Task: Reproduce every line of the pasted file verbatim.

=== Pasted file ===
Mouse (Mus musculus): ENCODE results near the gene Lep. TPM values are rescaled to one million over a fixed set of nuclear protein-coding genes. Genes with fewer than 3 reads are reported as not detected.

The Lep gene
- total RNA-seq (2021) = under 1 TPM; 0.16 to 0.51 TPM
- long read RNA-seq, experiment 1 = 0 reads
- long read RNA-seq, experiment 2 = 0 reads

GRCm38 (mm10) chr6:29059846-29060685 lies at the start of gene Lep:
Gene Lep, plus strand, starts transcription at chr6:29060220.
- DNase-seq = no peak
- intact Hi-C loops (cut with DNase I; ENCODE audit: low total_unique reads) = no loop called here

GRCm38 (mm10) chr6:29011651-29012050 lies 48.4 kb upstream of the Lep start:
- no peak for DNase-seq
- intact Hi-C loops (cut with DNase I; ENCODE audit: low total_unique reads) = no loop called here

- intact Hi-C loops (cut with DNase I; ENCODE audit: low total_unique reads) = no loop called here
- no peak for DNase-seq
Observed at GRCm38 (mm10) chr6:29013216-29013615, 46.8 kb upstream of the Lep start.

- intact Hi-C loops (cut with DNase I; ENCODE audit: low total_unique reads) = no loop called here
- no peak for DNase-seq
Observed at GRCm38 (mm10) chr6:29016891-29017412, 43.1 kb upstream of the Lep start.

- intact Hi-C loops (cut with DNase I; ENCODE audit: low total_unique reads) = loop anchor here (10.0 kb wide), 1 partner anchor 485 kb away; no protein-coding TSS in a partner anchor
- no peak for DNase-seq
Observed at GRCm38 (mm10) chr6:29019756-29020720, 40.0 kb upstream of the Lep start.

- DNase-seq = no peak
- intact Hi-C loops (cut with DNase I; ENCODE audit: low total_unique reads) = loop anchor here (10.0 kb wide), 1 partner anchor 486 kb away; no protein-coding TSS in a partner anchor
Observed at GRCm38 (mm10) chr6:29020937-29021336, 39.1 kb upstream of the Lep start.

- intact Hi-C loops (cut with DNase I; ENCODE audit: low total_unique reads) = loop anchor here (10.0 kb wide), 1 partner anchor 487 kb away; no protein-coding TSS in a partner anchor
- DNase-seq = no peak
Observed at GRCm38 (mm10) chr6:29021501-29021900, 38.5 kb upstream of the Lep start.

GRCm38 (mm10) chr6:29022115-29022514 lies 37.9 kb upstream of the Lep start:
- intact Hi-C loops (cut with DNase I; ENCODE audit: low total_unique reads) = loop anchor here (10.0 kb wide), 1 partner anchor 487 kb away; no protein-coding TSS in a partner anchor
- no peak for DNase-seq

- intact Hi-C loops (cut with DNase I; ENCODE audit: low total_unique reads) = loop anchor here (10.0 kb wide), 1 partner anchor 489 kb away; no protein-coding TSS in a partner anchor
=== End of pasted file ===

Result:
Mouse (Mus musculus): ENCODE results near the gene Lep. TPM values are rescaled to one million over a fixed set of nuclear protein-coding genes. Genes with fewer than 3 reads are reported as not detected.

The Lep gene
- total RNA-seq (2021) = under 1 TPM; 0.16 to 0.51 TPM
- long read RNA-seq, experiment 1 = 0 reads
- long read RNA-seq, experiment 2 = 0 reads

GRCm38 (mm10) chr6:29059846-29060685 lies at the start of gene Lep:
Gene Lep, plus strand, starts transcription at chr6:29060220.
- DNase-seq = no peak
- intact Hi-C loops (cut with DNase I; ENCODE audit: low total_unique reads) = no loop called here

GRCm38 (mm10) chr6:29011651-29012050 lies 48.4 kb upstream of the Lep start:
- no peak for DNase-seq
- intact Hi-C loops (cut with DNase I; ENCODE audit: low total_unique reads) = no loop called here

- intact Hi-C loops (cut with DNase I; ENCODE audit: low total_unique reads) = no loop called here
- no peak for DNase-seq
Observed at GRCm38 (mm10) chr6:29013216-29013615, 46.8 kb upstream of the Lep start.

- intact Hi-C loops (cut with DNase I; ENCODE audit: low total_unique reads) = no loop called here
- no peak for DNase-seq
Observed at GRCm38 (mm10) chr6:29016891-29017412, 43.1 kb upstream of the Lep start.

- intact Hi-C loops (cut with DNase I; ENCODE audit: low total_unique reads) = loop anchor here (10.0 kb wide), 1 partner anchor 485 kb away; no protein-coding TSS in a partner anchor
- no peak for DNase-seq
Observed at GRCm38 (mm10) chr6:29019756-29020720, 40.0 kb upstream of the Lep start.

- DNase-seq = no peak
- intact Hi-C loops (cut with DNase I; ENCODE audit: low total_unique reads) = loop anchor here (10.0 kb wide), 1 partner anchor 486 kb away; no protein-coding TSS in a partner anchor
Observed at GRCm38 (mm10) chr6:29020937-29021336, 39.1 kb upstream of the Lep start.

- intact Hi-C loops (cut with DNase I; ENCODE audit: low total_unique reads) = loop anchor here (10.0 kb wide), 1 partner anchor 487 kb away; no protein-coding TSS in a partner anchor
- DNase-seq = no peak
Observed at GRCm38 (mm10) chr6:29021501-29021900, 38.5 kb upstream of the Lep start.

GRCm38 (mm10) chr6:29022115-29022514 lies 37.9 kb upstream of the Lep start:
- intact Hi-C loops (cut with DNase I; ENCODE audit: low total_unique reads) = loop anchor here (10.0 kb wide), 1 partner anchor 487 kb away; no protein-coding TSS in a partner anchor
- no peak for DNase-seq

- intact Hi-C loops (cut with DNase I; ENCODE audit: low total_unique reads) = loop anchor here (10.0 kb wide), 1 partner anchor 489 kb away; no protein-coding TSS in a partner anchor